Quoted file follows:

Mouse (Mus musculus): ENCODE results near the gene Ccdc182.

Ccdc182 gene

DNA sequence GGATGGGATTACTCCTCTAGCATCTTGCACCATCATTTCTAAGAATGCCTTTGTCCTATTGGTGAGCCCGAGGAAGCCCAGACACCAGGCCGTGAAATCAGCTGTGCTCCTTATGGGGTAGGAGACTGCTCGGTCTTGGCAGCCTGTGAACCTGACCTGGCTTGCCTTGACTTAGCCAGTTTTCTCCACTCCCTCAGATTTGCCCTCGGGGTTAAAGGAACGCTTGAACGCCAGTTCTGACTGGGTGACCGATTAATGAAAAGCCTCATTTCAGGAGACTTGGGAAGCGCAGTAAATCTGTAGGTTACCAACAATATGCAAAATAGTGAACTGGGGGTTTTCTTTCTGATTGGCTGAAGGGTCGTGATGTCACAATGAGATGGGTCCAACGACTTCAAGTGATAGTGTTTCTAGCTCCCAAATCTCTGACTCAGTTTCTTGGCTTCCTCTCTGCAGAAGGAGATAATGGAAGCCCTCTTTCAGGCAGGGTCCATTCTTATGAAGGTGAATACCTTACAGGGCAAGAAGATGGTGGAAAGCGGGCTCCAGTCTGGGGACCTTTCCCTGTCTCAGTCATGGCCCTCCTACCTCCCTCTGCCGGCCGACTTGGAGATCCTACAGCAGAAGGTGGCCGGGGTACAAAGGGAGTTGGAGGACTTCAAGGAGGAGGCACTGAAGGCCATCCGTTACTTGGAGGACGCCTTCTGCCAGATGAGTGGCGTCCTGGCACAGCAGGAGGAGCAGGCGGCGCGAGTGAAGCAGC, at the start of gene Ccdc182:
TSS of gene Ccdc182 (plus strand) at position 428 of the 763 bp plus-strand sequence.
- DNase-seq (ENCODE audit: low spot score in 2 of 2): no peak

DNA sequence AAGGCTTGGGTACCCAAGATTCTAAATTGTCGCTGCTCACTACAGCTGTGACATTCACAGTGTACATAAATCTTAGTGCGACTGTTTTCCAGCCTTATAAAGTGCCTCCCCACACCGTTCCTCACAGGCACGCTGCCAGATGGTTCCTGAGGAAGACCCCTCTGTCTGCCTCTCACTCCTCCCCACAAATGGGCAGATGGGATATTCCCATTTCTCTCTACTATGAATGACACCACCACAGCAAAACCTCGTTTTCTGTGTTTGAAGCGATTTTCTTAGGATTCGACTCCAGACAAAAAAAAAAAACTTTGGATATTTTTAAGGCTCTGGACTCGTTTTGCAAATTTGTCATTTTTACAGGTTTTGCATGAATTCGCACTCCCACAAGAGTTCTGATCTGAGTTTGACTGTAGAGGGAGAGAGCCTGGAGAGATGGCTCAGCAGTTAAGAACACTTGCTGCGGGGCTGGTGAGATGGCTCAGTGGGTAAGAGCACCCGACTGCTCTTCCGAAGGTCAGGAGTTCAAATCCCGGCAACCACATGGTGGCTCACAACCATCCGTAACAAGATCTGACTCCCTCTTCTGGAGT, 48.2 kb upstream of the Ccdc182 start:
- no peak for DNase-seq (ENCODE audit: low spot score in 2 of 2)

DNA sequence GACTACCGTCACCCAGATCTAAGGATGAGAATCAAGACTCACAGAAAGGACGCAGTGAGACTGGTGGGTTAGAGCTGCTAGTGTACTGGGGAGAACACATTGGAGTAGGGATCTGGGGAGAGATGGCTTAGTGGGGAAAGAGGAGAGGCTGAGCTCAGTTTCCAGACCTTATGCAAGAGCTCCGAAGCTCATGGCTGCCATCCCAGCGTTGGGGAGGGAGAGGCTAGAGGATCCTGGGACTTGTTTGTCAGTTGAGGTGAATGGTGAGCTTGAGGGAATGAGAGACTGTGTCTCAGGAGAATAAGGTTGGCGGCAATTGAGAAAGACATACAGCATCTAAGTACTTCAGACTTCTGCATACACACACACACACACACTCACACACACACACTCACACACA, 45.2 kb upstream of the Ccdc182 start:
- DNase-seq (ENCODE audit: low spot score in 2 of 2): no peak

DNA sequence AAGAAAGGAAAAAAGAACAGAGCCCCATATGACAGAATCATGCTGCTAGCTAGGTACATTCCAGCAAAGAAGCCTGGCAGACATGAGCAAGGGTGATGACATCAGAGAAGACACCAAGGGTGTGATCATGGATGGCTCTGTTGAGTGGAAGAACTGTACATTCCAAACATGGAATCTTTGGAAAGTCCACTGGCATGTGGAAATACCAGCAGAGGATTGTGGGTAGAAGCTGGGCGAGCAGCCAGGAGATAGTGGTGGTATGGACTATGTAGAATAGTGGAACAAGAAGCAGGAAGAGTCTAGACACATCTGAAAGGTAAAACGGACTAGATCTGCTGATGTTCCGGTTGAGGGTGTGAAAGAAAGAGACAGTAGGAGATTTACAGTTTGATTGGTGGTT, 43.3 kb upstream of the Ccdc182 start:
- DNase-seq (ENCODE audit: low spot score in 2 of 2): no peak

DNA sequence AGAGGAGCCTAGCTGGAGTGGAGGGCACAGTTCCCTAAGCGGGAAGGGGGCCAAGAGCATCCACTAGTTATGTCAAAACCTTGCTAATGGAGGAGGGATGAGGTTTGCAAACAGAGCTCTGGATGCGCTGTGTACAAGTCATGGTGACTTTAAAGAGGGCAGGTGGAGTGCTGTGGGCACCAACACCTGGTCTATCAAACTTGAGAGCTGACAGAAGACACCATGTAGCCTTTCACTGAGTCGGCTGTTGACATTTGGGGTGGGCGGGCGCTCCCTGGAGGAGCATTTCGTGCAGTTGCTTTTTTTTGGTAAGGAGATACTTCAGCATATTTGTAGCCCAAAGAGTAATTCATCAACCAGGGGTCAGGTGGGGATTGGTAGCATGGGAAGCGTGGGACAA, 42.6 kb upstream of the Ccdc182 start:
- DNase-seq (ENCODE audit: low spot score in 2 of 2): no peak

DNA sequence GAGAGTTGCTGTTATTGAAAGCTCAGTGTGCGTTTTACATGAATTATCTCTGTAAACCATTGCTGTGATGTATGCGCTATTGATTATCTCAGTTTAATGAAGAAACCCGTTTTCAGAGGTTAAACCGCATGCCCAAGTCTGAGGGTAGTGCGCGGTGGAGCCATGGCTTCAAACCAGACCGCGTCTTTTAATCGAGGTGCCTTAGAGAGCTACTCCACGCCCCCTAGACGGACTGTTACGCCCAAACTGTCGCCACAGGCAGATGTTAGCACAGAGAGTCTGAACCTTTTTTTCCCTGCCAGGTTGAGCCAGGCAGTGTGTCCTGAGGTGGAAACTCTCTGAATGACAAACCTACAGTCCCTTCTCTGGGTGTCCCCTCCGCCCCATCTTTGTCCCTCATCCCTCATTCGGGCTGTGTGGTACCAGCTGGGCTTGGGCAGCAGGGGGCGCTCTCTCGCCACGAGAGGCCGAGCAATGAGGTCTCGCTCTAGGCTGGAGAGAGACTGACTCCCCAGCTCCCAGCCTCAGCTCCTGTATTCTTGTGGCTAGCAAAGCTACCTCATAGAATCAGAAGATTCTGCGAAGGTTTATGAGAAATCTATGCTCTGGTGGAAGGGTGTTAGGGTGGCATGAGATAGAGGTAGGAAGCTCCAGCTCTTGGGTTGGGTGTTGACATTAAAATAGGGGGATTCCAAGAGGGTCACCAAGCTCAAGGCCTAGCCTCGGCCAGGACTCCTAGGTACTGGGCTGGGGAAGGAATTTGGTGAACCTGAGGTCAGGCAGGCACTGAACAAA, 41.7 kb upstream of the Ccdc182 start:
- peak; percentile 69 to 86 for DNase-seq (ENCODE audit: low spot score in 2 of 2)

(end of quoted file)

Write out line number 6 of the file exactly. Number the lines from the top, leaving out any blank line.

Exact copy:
DNA sequence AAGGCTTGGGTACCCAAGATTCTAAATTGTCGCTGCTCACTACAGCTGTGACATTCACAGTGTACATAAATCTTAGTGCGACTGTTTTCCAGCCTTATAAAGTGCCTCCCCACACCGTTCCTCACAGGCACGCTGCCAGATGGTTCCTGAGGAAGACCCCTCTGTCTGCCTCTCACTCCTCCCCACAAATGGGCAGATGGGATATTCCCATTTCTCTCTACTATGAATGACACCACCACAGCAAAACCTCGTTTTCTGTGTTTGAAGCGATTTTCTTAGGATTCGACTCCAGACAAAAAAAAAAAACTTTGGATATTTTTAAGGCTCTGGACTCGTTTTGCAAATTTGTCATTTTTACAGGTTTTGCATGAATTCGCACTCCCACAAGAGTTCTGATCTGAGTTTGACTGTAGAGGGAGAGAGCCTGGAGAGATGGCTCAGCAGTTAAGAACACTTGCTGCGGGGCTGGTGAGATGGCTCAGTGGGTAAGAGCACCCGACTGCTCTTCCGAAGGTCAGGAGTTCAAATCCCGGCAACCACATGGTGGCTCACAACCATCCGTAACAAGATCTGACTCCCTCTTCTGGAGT, 48.2 kb upstream of the Ccdc182 start: